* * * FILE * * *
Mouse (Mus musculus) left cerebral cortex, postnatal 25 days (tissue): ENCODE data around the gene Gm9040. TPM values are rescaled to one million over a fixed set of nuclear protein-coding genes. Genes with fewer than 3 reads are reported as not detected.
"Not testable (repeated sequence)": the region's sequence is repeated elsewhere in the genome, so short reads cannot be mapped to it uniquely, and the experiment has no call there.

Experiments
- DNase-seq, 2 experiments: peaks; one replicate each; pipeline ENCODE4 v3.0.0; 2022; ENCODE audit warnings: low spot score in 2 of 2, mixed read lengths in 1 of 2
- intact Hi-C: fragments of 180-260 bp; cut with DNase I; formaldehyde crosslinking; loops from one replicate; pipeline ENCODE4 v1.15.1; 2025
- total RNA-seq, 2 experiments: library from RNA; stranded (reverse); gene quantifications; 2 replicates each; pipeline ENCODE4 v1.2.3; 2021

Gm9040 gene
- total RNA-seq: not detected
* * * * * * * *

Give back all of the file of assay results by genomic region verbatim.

Mouse (Mus musculus) left cerebral cortex, postnatal 25 days (tissue): ENCODE data around the gene Gm9040. TPM values are rescaled to one million over a fixed set of nuclear protein-coding genes. Genes with fewer than 3 reads are reported as not detected.
"Not testable (repeated sequence)": the region's sequence is repeated elsewhere in the genome, so short reads cannot be mapped to it uniquely, and the experiment has no call there.

Experiments
- DNase-seq, 2 experiments: peaks; one replicate each; pipeline ENCODE4 v3.0.0; 2022; ENCODE audit warnings: low spot score in 2 of 2, mixed read lengths in 1 of 2
- intact Hi-C: fragments of 180-260 bp; cut with DNase I; formaldehyde crosslinking; loops from one replicate; pipeline ENCODE4 v1.15.1; 2025
- total RNA-seq, 2 experiments: library from RNA; stranded (reverse); gene quantifications; 2 replicates each; pipeline ENCODE4 v1.2.3; 2021

Gm9040 gene
- total RNA-seq: not detected